Joshua Jackson, Anna Torv, John Noble
Before we settle in for a nice long Thanksgiving weekend, some thoughts on a few of the TV shows and headlines that caught my eye over the last few days—some of which makes me thankful, some not so much.
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THANKS to Fox for suddenly making the midseason interesting with its bold scheduling moves in the new year — though NO THANKS to some of the side-effects (especially involving Fringe) and NO THANKS to breaking the news late on a Friday night, as if we somehow wouldn't take notice...
Zachary Quinto, Heroes
p>TV Guide's Senior Critic Matt Roush takes your TV questions. Have a rant, rave or burning question about your favorite show you'd like addressed? E-mail him here.
Question: What shall we do with Heroes? NBC must be asking itself the same question. Its first season, the show was a breakthrough hit, and then its season finale disappointed many. The abbreviated second season disappointed many more. Its producer publicly apologized for mistakes in that season. Then it comes back, supposedly rejuvenated and better than ever. NBC promotes the hell out of it and, almost unbelievably, viewership is down. The episodes that have aired so far have certainly been pretty good and even promising. I have to wonder if NBC made a blunder by airing the premiere against the Dancing with the Stars premiere. Maybe they should have come back a week earlier. Regardless, we need some explanation as to why the show can't get back on track to where it was in its best first season moments. My conclusion is that there was one colossal blunder made by the show's producers that has caused most of the problems, and that decision was to keep Sylar around after the first season. — Kelly H.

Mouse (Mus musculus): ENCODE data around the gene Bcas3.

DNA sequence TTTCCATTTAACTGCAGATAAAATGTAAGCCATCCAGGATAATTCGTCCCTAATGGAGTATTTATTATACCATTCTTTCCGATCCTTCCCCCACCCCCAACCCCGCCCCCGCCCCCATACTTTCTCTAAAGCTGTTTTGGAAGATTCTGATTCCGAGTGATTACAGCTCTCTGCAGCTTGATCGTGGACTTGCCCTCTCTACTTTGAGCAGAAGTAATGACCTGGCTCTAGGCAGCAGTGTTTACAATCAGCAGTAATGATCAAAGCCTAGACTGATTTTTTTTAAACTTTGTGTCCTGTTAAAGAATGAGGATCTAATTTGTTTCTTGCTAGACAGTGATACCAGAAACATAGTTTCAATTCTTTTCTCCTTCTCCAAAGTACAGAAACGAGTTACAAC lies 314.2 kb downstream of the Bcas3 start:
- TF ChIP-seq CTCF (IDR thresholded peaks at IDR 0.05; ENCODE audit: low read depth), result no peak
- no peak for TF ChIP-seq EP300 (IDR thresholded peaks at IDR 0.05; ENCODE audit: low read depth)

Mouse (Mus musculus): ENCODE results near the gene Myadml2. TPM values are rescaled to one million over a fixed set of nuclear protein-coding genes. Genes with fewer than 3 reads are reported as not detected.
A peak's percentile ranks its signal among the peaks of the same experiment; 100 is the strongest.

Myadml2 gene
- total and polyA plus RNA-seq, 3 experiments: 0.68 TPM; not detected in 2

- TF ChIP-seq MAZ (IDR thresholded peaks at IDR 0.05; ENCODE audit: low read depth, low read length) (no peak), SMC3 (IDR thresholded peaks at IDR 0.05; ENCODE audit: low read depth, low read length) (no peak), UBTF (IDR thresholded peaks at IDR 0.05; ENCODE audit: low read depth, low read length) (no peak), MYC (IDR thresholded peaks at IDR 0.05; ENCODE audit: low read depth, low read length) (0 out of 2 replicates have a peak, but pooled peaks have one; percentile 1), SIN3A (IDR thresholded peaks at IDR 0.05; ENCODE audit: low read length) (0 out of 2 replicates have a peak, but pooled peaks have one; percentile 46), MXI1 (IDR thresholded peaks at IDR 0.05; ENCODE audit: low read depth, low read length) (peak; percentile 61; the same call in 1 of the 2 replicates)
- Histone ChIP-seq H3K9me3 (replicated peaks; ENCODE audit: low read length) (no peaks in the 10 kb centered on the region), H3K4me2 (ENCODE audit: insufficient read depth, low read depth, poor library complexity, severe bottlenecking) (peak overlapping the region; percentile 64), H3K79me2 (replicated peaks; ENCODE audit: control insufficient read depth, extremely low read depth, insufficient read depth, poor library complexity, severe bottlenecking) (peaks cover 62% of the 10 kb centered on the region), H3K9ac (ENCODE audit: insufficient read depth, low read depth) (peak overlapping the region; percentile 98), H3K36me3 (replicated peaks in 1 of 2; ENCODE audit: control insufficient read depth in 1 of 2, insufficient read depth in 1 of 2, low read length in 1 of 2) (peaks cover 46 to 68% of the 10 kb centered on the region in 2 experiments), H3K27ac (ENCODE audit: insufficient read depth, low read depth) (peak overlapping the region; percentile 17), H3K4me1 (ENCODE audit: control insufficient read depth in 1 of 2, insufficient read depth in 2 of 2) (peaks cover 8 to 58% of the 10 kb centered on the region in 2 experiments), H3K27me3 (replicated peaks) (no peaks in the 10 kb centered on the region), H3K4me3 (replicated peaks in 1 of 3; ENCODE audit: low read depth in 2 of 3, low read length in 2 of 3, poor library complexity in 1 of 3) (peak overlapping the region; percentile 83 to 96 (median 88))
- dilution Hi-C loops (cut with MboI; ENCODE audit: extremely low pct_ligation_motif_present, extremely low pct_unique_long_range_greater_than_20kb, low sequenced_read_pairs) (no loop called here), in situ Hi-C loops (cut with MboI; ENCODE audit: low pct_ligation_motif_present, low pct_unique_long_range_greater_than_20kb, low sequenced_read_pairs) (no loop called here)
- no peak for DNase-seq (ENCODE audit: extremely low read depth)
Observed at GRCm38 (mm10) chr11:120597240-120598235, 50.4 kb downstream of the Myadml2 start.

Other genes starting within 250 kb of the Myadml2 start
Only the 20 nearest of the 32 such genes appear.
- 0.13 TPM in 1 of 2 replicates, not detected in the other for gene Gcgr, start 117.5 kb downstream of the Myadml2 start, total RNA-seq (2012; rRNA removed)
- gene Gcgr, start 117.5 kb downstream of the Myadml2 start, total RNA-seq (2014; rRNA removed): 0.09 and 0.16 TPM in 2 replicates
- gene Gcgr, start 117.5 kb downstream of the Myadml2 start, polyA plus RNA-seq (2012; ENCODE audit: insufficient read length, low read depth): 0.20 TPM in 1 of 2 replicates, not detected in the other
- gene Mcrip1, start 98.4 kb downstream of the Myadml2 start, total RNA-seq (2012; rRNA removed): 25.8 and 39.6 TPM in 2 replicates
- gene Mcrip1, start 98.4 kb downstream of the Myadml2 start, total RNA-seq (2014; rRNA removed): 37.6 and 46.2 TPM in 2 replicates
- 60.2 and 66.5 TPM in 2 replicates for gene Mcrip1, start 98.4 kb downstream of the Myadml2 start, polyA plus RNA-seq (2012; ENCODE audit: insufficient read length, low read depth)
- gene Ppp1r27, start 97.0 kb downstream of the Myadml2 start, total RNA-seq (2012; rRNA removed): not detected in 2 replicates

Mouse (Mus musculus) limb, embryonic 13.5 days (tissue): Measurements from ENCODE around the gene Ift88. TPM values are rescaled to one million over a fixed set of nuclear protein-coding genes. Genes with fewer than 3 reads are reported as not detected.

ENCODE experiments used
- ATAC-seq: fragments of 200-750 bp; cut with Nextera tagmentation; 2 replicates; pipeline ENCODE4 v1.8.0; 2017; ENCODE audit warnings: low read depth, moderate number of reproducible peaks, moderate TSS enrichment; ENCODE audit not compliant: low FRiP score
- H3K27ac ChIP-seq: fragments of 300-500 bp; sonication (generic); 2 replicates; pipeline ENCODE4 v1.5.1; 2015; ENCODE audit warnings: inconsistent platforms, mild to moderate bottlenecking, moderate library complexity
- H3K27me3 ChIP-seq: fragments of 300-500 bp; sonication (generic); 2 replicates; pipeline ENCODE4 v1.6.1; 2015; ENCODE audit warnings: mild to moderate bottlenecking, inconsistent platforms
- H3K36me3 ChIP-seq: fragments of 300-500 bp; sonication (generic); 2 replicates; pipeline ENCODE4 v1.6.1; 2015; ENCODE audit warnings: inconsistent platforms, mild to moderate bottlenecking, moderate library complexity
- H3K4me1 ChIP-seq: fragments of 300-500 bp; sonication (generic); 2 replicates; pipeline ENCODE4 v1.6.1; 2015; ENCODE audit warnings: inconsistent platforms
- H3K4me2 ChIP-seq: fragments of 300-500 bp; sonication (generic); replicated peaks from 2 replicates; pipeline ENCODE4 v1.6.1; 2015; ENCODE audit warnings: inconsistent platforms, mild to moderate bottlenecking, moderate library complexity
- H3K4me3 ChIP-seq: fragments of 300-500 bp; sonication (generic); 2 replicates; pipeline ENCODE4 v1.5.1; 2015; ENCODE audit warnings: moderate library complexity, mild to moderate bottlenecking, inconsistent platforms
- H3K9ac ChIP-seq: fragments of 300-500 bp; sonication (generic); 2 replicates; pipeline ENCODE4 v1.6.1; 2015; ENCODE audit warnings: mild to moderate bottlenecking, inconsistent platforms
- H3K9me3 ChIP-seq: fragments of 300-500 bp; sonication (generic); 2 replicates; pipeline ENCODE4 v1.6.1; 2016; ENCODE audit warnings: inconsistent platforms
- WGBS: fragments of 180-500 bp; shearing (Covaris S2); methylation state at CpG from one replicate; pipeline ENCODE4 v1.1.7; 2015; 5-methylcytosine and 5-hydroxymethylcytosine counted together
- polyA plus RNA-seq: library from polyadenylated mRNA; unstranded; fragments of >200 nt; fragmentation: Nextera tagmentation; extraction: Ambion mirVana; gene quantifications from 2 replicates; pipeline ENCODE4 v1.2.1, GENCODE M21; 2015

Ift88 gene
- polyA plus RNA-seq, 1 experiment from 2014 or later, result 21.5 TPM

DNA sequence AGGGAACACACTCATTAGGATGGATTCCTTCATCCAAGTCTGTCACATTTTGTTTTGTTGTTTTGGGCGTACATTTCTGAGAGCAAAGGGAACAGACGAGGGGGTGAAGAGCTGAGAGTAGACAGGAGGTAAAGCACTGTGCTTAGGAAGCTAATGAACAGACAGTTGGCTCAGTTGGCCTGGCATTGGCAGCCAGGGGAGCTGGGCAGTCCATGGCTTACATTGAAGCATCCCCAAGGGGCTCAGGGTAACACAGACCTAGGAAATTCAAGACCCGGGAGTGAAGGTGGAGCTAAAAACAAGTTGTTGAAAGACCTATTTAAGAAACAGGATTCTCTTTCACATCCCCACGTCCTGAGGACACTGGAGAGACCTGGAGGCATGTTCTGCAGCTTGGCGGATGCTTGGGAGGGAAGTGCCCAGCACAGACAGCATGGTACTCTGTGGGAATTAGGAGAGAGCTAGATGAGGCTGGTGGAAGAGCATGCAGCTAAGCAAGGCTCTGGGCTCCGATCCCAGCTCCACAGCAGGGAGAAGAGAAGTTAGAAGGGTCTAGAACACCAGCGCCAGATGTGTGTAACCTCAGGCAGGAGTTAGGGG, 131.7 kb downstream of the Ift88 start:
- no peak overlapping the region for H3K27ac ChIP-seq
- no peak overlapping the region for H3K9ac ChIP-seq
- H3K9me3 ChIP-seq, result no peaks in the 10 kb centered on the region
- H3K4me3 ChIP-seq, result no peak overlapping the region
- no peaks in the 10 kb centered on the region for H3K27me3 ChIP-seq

See Matt's response and questions on The Mentalist, Crash, Flashpoint and more after the jump.
Anna Friel and Lee Pace, Pushing Daisies